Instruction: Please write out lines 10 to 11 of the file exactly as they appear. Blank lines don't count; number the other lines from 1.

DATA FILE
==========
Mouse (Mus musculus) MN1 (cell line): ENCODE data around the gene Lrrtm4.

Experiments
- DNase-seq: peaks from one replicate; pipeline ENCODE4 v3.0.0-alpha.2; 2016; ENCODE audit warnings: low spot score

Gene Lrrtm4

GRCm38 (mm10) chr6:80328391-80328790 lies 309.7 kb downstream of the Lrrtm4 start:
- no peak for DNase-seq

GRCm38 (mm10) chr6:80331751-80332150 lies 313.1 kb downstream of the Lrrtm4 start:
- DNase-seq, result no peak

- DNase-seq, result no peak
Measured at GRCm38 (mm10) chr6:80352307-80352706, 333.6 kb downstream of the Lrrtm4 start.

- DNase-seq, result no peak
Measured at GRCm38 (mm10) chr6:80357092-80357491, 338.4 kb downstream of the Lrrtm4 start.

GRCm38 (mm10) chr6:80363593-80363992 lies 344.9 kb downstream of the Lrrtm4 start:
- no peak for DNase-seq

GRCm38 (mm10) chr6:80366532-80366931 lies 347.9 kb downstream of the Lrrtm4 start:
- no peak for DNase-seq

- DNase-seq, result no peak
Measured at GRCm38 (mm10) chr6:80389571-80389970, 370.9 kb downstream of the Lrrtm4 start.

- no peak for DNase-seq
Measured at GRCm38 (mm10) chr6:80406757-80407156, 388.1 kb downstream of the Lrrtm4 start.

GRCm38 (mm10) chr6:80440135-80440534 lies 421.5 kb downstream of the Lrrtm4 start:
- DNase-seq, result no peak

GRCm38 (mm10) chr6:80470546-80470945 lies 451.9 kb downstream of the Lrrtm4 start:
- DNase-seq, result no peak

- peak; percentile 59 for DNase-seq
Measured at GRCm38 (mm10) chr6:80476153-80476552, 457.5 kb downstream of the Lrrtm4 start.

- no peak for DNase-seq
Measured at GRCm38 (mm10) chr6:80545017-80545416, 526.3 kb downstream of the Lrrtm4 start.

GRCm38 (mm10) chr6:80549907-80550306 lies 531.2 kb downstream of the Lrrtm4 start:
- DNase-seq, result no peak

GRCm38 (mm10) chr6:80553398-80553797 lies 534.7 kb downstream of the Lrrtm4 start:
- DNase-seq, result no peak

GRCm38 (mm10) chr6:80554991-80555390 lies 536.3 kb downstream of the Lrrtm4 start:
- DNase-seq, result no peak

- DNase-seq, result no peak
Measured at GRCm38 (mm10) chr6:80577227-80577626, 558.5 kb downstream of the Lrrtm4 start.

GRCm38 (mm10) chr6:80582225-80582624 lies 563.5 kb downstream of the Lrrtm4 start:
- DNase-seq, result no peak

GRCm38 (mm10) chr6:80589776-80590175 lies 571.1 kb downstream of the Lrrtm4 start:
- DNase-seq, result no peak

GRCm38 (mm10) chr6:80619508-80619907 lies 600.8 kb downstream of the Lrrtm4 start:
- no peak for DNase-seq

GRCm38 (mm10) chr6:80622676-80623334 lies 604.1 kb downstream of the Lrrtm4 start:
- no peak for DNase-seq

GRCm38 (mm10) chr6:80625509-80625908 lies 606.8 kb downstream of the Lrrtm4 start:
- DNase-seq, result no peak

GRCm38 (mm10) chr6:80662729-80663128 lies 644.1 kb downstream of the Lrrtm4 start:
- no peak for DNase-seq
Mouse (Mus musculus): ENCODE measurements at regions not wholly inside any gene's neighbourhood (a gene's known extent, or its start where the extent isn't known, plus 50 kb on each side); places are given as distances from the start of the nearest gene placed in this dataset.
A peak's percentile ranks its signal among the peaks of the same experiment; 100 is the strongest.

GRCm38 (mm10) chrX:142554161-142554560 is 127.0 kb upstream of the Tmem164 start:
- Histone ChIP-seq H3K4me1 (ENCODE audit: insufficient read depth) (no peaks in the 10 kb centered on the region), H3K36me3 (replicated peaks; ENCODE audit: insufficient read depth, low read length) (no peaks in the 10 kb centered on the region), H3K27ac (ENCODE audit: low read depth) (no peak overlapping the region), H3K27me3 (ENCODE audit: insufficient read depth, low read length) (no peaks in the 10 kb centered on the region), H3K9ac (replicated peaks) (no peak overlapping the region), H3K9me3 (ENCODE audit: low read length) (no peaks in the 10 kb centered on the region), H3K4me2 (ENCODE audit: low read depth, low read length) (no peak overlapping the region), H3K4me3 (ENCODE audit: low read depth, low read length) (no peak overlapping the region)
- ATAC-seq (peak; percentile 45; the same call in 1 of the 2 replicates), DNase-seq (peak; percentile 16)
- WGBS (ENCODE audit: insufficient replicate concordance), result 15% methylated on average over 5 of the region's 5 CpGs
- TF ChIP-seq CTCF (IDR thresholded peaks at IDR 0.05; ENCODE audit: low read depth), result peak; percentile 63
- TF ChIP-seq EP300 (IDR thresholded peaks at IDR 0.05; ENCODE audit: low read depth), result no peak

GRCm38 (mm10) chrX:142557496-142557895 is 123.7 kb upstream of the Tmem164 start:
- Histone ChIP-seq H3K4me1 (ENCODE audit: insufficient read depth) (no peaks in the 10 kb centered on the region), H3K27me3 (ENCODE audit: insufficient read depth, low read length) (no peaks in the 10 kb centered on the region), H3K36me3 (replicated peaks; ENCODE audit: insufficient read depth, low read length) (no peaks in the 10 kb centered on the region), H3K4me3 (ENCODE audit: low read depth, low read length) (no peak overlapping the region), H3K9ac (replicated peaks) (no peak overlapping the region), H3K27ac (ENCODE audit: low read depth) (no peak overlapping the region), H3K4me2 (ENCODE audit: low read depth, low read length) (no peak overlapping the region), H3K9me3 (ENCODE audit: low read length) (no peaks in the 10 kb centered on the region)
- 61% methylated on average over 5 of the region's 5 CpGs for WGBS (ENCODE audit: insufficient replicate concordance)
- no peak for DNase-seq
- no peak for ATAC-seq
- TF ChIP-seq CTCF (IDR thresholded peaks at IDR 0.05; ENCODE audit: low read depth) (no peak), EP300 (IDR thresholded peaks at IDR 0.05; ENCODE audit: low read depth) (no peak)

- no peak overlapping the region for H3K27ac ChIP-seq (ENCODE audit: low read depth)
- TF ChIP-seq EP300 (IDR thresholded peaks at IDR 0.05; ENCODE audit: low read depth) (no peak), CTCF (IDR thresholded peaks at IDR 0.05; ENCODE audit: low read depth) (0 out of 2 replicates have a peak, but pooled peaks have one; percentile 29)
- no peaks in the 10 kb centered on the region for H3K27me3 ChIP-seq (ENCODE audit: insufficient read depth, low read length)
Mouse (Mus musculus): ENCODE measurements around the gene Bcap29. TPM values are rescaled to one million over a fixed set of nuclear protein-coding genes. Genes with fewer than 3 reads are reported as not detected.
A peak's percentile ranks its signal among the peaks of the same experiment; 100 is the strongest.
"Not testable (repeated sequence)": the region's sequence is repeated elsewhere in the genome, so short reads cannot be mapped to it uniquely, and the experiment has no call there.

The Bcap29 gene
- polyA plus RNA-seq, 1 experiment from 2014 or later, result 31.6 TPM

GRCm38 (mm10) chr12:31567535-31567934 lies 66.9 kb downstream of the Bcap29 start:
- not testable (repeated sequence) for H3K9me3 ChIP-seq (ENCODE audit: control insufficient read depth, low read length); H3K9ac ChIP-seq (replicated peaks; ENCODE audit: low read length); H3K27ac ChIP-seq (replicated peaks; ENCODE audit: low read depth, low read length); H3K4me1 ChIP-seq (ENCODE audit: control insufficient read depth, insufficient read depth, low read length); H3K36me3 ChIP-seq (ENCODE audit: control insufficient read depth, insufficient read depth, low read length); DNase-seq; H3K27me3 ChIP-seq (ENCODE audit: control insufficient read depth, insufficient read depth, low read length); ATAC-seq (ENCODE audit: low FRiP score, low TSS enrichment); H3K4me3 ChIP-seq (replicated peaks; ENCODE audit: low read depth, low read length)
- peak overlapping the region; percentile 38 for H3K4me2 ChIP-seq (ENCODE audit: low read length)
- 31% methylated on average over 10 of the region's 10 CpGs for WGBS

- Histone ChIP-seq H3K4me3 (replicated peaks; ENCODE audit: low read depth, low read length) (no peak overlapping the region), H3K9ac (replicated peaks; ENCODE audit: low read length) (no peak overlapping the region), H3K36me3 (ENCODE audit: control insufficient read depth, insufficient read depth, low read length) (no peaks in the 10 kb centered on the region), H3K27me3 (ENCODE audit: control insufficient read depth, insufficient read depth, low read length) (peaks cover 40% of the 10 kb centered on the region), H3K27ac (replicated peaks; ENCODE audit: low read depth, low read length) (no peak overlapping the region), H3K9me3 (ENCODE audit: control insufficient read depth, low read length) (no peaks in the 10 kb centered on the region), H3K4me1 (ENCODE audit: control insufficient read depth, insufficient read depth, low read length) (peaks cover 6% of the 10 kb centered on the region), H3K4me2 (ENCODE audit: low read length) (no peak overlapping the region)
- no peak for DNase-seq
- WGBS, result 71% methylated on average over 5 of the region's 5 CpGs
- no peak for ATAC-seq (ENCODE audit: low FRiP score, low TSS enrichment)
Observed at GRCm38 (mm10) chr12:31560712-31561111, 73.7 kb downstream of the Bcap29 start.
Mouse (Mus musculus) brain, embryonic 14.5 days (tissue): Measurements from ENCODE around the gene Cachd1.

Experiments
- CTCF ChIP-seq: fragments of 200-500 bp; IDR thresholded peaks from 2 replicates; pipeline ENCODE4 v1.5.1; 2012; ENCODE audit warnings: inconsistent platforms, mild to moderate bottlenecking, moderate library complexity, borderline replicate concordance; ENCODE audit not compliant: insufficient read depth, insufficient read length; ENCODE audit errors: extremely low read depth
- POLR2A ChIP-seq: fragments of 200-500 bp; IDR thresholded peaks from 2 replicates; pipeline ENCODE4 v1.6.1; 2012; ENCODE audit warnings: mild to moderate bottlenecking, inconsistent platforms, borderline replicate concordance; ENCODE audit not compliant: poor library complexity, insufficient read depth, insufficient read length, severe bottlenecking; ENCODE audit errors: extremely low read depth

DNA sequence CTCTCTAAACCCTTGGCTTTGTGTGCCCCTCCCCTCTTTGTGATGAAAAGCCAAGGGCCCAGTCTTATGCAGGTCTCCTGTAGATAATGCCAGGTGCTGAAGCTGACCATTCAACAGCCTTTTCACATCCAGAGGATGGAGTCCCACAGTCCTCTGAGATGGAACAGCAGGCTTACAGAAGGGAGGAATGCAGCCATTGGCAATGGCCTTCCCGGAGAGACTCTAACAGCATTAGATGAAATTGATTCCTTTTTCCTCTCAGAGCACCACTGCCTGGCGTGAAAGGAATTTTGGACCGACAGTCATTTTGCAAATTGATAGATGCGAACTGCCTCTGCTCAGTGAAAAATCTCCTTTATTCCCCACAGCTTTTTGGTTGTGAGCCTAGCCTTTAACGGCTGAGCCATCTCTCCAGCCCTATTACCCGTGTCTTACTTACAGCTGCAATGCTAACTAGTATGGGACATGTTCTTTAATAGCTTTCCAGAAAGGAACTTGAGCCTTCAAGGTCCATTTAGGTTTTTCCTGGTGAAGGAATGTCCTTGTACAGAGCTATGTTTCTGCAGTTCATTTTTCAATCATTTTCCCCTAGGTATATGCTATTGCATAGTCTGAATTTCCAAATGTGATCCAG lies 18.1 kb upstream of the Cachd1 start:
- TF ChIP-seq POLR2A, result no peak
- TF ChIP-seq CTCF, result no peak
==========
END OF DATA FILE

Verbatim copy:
Measured at GRCm38 (mm10) chr6:80352307-80352706, 333.6 kb downstream of the Lrrtm4 start.

- DNase-seq, result no peak